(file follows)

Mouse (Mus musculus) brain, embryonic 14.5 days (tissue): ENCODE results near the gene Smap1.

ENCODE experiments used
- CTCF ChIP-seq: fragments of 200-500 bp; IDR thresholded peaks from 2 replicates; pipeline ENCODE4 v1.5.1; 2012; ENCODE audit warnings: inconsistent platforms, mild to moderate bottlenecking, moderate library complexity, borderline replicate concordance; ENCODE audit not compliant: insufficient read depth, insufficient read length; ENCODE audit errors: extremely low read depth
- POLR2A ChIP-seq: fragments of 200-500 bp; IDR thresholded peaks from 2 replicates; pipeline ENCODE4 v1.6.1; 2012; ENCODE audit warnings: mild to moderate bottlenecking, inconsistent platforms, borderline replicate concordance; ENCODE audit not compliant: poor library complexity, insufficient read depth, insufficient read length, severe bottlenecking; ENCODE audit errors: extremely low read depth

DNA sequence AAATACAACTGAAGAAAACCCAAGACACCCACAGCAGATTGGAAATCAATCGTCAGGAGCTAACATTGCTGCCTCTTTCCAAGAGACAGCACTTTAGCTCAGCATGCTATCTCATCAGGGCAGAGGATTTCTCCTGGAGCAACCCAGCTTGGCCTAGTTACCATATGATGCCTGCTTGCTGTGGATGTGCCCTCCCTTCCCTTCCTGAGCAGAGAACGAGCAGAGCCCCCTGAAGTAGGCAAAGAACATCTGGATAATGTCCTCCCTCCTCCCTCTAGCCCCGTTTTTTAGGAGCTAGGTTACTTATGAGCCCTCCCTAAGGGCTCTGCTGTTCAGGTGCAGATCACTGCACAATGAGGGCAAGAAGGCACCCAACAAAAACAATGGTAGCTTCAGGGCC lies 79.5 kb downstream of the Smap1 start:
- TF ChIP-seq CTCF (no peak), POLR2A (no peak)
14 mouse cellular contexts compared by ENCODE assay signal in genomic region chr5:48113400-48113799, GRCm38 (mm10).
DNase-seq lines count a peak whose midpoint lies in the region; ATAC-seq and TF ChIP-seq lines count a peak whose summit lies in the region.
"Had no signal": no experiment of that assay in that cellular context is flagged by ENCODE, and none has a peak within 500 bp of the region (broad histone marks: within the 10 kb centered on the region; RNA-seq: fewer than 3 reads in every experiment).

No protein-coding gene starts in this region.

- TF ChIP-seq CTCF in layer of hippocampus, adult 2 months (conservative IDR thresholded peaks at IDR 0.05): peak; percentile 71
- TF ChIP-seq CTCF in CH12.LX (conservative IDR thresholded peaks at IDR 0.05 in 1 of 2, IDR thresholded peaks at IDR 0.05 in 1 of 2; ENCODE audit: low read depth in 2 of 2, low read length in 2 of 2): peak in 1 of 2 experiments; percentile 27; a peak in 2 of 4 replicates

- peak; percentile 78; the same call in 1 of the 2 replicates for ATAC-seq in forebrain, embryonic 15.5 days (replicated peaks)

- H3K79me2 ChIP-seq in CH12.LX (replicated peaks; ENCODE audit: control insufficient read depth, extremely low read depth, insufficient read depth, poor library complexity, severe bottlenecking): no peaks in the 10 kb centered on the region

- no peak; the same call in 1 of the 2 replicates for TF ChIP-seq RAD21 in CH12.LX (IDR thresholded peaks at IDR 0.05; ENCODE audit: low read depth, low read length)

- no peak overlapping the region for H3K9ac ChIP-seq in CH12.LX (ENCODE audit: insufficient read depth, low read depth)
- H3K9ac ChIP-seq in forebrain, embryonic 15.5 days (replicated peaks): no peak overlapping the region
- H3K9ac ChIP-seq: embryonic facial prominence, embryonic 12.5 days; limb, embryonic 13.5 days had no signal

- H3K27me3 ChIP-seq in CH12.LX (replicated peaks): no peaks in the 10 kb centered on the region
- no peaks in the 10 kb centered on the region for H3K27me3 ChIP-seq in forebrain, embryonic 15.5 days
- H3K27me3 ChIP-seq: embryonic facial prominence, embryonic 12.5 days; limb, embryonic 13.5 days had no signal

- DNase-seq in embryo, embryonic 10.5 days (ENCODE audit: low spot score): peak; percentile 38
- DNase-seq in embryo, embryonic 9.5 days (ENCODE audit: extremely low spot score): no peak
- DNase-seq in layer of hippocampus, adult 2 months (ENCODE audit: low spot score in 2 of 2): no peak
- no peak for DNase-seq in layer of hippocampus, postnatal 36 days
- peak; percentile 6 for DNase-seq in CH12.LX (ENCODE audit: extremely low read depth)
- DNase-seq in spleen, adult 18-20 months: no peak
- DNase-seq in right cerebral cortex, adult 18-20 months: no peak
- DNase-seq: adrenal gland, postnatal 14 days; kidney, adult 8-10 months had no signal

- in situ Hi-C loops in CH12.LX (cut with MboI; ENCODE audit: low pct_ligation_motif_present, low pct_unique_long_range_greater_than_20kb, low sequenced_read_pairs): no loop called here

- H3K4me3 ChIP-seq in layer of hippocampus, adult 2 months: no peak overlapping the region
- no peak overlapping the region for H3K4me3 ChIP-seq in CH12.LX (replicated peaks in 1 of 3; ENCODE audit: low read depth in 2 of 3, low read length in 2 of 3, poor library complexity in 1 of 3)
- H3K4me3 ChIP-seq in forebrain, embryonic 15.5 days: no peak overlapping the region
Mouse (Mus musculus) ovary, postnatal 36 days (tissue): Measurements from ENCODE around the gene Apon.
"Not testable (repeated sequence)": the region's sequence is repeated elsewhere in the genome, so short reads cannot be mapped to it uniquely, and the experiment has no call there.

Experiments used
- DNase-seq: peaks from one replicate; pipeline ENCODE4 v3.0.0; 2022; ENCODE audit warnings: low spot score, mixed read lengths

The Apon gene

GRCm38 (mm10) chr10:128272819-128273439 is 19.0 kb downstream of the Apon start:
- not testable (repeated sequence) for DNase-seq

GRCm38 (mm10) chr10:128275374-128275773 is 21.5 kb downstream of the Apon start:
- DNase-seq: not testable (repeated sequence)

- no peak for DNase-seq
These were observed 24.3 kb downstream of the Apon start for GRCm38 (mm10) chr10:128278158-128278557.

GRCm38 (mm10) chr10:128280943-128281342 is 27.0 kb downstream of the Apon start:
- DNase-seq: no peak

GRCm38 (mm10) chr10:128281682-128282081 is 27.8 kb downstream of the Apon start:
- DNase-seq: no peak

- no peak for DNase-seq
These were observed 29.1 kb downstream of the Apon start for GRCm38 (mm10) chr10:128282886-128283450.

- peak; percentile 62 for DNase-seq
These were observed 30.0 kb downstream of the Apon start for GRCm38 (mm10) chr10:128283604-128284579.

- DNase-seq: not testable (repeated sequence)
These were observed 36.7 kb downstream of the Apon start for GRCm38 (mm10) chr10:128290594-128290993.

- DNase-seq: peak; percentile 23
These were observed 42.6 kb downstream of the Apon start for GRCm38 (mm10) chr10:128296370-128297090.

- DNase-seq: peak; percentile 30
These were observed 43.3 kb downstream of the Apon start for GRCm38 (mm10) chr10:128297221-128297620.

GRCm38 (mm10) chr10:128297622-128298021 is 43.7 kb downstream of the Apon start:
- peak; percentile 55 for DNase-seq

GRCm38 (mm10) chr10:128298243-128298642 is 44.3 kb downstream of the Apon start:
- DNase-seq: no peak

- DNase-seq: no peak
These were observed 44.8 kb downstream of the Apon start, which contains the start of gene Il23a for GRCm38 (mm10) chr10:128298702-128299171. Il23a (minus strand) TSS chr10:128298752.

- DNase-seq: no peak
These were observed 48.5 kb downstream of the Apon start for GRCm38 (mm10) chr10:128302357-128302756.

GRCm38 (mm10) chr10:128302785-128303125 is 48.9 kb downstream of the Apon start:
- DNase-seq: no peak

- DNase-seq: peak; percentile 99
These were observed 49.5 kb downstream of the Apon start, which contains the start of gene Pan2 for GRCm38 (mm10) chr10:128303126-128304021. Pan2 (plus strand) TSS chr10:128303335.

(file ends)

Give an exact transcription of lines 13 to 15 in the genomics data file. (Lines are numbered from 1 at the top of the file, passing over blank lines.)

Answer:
- peak; percentile 78; the same call in 1 of the 2 replicates for ATAC-seq in forebrain, embryonic 15.5 days (replicated peaks)

- H3K79me2 ChIP-seq in CH12.LX (replicated peaks; ENCODE audit: control insufficient read depth, extremely low read depth, insufficient read depth, poor library complexity, severe bottlenecking): no peaks in the 10 kb centered on the region

- no peak; the same call in 1 of the 2 replicates for TF ChIP-seq RAD21 in CH12.LX (IDR thresholded peaks at IDR 0.05; ENCODE audit: low read depth, low read length)